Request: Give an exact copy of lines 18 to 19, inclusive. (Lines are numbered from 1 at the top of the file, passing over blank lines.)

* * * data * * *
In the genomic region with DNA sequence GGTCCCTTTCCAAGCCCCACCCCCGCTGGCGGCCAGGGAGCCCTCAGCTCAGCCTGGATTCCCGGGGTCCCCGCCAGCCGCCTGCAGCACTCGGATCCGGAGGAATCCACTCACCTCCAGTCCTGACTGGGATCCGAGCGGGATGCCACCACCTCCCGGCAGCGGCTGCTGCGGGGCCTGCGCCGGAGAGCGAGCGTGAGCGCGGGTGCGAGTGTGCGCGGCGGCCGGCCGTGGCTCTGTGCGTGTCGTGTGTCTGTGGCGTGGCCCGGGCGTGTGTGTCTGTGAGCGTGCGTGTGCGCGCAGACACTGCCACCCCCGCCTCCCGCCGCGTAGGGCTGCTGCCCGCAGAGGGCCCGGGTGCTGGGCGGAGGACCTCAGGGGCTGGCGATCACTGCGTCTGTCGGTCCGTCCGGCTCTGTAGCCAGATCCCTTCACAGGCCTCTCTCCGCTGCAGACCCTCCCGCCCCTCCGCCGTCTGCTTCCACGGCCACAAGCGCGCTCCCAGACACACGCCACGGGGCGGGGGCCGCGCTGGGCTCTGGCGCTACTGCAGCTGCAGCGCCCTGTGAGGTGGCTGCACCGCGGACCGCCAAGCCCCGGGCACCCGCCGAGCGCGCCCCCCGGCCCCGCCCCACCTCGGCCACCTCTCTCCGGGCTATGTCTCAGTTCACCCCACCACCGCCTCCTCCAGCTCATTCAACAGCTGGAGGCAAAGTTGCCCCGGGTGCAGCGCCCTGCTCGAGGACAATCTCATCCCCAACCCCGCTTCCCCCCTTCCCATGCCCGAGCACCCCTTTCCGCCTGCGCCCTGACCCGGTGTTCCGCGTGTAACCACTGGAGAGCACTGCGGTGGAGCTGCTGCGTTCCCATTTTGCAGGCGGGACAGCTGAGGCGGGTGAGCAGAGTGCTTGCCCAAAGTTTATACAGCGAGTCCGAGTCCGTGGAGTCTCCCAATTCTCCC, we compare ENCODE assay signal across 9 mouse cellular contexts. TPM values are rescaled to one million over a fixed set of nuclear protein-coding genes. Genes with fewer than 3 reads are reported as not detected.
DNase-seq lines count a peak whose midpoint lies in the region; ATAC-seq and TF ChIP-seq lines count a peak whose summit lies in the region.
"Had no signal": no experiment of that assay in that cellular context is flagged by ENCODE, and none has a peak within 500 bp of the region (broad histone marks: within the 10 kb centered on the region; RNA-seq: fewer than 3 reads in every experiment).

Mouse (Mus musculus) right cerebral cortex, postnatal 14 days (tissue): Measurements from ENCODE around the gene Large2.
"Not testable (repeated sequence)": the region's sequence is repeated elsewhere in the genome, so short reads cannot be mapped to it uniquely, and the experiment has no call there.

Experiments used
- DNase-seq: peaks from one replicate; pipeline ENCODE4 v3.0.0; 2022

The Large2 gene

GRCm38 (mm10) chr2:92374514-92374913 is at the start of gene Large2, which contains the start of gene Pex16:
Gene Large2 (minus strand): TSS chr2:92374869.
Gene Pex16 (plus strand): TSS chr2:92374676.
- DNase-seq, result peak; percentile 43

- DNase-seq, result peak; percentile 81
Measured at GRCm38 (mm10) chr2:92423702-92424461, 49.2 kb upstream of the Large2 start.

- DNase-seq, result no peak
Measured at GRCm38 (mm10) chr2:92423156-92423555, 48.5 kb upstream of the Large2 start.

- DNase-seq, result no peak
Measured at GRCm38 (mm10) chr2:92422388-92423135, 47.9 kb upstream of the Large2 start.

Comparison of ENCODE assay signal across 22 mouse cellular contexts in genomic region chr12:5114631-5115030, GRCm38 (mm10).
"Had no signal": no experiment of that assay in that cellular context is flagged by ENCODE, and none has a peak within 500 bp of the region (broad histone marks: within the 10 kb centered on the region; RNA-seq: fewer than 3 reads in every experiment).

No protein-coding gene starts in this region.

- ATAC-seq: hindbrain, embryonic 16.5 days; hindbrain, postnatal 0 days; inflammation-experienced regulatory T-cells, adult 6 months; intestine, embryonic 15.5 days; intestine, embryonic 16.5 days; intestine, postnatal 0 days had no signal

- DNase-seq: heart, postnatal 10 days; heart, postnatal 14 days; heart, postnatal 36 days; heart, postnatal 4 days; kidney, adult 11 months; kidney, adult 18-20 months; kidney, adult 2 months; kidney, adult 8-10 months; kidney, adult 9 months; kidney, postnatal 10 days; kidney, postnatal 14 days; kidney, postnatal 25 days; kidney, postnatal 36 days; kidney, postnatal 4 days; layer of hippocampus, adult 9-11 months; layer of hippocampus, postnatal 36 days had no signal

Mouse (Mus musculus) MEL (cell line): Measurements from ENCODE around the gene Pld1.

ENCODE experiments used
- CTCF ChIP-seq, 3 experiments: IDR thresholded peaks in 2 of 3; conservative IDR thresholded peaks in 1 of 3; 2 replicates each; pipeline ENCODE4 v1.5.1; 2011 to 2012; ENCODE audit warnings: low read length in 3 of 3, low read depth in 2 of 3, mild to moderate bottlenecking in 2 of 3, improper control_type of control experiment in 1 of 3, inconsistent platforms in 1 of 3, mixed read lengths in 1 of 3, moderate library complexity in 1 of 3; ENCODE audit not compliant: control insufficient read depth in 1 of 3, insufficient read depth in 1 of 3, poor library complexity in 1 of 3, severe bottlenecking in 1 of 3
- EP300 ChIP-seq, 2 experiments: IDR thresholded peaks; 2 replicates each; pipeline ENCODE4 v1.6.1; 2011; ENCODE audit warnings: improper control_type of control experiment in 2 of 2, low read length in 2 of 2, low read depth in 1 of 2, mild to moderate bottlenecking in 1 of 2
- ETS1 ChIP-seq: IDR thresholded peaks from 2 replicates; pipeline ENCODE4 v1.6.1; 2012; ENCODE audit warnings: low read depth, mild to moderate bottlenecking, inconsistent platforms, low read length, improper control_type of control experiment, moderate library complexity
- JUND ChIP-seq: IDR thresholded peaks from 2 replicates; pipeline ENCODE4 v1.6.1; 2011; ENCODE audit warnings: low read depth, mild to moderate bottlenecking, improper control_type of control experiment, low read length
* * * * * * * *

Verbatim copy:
Measured at GRCm38 (mm10) chr2:92422388-92423135, 47.9 kb upstream of the Large2 start.

Comparison of ENCODE assay signal across 22 mouse cellular contexts in genomic region chr12:5114631-5115030, GRCm38 (mm10).